So write that down. “I haven’t got a single witty word to say.” Keep going. “My mind is blank. There are no thoughts in my mind.” Keep going. “Oh look – a squirrel has just climbed the tree outside my window. I wonder if it has a mate? Are they going to have a squirrel party? Squirrel parties are cool: they….”

See what has just happened? You have used the principles of homeopathy to lead to writing. Homeopathy rests on the Law of Similars – that which causes the disease can cure the disease. So what cures a blank mind? An even blanker mind!

That is why meditation (or allowing your mind to be empty) before writing is probably the biggest cure of writer’s block, and the greatest engenderer of fine creative thought and writing.

Homeopathic treatment combined with meditation will lead to untold creative fertility. I should know – I do both, and have just completed my first feature-length movie screenplay.

If you would like more information on how homeopathy can help your creative process, or fancy a bit of coaching to get your writing juices flowing, please contact me on 07885 529060

Julia Lockwood BA RSHom, homeopath and writer.


Julia works as a freelance writer and homeopath for The Alternative Writing Doctor, based in Marlow, Buckinghamshire.

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Stretch before you exercise your pen

Do you ever sit at your desk or table gazing outside, hoping that the words will flow and you can move on with your chapter? I know I do sometimes. However disciplined I am, however motivated to complete a project and meet a deadline there will often be times when I find my attention wandering. We were talking about it in our writing group meeting yesterday in fact. One member (you know who you are!) said “Surely that’s part of the writing process?”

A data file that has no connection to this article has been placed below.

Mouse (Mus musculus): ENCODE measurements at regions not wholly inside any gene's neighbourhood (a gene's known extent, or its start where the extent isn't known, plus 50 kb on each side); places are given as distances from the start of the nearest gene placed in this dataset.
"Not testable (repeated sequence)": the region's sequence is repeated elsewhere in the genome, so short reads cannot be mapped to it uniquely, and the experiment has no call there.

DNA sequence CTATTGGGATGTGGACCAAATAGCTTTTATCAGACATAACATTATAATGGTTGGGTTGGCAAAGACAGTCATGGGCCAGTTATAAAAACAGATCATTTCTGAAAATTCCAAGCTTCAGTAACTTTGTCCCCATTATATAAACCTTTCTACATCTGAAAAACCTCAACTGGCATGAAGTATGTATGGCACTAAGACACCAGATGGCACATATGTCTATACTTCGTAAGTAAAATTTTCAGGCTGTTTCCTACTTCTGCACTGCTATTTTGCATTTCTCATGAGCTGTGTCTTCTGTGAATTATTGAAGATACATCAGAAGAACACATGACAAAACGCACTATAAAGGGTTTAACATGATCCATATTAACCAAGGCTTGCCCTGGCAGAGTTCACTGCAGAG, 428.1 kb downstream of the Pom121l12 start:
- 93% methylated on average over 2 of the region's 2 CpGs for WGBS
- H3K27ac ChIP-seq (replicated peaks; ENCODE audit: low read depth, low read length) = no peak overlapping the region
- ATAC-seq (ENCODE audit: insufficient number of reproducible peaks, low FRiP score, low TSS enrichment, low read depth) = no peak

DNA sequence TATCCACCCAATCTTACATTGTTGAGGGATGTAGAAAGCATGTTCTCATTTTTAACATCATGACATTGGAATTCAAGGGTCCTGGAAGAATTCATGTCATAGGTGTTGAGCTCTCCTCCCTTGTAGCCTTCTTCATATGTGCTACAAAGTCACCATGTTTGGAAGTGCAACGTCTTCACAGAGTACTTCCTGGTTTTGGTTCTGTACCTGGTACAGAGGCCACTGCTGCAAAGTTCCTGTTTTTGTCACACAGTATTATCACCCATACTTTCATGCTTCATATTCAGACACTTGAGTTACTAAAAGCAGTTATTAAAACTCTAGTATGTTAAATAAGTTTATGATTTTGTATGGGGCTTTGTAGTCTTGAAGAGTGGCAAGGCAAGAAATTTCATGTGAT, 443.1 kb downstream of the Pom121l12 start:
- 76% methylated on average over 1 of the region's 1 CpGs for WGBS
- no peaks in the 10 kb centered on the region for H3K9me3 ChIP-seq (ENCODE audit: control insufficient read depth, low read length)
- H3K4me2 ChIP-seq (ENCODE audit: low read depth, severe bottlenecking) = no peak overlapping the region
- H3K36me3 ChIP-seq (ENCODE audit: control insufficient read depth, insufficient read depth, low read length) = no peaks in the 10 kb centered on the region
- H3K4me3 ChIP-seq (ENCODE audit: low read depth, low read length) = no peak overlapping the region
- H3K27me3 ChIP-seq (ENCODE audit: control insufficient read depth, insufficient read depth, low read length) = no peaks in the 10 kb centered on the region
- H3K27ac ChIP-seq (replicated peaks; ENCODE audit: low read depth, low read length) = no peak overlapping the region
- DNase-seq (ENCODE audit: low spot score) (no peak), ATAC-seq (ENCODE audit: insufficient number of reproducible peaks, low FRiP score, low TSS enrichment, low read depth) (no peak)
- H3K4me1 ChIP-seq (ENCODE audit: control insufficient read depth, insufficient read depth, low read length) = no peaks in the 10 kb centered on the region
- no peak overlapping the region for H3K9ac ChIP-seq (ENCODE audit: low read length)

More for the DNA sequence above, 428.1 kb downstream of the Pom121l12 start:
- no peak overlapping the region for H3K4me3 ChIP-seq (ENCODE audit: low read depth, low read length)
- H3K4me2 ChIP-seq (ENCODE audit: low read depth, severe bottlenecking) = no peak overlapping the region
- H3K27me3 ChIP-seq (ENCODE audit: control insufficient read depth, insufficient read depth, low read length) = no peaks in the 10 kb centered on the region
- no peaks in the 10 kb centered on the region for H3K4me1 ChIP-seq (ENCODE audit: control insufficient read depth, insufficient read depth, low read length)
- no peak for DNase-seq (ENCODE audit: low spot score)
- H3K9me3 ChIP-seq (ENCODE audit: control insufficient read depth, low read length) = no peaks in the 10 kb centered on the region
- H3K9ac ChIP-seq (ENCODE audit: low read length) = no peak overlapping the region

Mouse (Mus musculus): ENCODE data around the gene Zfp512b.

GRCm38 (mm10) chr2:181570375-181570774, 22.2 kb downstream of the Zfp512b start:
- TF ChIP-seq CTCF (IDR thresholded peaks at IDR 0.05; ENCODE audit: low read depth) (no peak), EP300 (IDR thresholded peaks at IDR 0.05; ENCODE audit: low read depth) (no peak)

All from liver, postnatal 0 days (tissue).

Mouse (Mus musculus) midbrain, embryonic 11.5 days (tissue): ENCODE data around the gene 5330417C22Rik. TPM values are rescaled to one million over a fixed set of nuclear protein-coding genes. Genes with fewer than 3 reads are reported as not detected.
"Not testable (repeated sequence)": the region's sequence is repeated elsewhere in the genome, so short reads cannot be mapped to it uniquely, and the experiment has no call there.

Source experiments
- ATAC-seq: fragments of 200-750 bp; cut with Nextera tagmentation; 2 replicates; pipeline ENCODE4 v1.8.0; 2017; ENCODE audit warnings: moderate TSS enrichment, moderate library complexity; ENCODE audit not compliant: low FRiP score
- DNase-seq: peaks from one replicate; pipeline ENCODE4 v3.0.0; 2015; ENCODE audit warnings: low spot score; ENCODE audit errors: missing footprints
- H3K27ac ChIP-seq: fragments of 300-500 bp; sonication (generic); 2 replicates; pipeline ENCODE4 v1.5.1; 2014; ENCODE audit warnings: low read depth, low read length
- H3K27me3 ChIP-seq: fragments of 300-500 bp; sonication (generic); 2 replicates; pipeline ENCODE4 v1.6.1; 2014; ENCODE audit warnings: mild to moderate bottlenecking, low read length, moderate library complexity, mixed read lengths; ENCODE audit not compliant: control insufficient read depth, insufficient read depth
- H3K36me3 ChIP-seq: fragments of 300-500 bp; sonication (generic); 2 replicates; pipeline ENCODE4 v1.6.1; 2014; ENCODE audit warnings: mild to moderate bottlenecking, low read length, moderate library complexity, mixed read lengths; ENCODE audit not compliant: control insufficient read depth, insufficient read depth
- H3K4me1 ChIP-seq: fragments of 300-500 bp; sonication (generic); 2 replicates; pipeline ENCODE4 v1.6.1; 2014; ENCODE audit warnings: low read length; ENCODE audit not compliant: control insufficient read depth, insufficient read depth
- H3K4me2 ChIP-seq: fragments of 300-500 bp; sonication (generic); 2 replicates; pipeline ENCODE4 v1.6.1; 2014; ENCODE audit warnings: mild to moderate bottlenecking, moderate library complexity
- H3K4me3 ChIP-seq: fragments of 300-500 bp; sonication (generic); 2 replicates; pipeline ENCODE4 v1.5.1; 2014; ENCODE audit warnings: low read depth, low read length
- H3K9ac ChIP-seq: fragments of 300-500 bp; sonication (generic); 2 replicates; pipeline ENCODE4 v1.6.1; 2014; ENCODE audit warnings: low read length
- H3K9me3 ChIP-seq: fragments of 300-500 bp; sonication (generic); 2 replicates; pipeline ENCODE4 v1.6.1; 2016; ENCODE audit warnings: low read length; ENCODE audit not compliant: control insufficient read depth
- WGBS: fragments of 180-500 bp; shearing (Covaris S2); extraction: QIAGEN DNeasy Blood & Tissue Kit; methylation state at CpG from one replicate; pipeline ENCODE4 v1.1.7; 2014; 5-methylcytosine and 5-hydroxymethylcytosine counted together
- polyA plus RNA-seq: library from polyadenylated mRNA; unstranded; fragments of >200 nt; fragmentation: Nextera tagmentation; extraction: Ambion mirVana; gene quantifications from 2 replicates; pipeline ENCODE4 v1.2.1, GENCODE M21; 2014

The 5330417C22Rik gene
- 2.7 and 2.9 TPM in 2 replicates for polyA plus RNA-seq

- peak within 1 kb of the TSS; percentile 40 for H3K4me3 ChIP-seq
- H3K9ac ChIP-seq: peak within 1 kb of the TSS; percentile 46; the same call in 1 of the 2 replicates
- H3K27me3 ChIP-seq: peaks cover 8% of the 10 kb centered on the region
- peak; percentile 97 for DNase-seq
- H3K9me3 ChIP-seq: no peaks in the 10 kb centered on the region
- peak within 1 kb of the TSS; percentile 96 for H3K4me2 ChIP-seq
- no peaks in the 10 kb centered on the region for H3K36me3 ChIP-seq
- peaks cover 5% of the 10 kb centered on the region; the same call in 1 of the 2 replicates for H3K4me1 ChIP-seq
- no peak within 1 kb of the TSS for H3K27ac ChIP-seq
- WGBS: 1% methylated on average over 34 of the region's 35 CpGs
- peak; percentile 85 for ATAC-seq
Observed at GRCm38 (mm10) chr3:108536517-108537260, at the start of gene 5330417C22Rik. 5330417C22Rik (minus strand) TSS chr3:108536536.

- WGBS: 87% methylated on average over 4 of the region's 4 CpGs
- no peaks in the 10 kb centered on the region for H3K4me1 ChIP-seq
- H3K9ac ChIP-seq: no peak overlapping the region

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Yes of course it can be, but is it always so? Just as we stretch before we exercise in order to warn our muscles to prepare for exercise and get them warmed up and ready for action, so too should we do the same for our writing arm and our creative brain.

I studied in Creative Writing with the Open University and one of the ‘stretching exercises’ we did, and there were many so sign up as a Blog Follower and make sure you get them, was this one.

Step 1. Write the letters A – Z down the left hand side of a piece of A4 paper.

Step 2. Alongside each one write your favourite word that starts with that letter. There may be several favourites so for the purpose of this exercise just write one of them down, the first one that comes to mind perhaps. After all, you’ll have other opportunities to use other favourite words. Some letters may have you temporarily stumped so just leave them. This isn’t a test.

Step 3. Now make up a story using all those lovely words. See how many you can use in the shortest possible story. Give yourself a deadline. A good deadline could be to say to yourself “I’m going to write my story in the next hour and then have a coffee and get on with my novel.”

By allowing your creative brain to wander off and yet give it a project to do, we offer it a warm- up before the real exercise of the day which is the writing we are working on.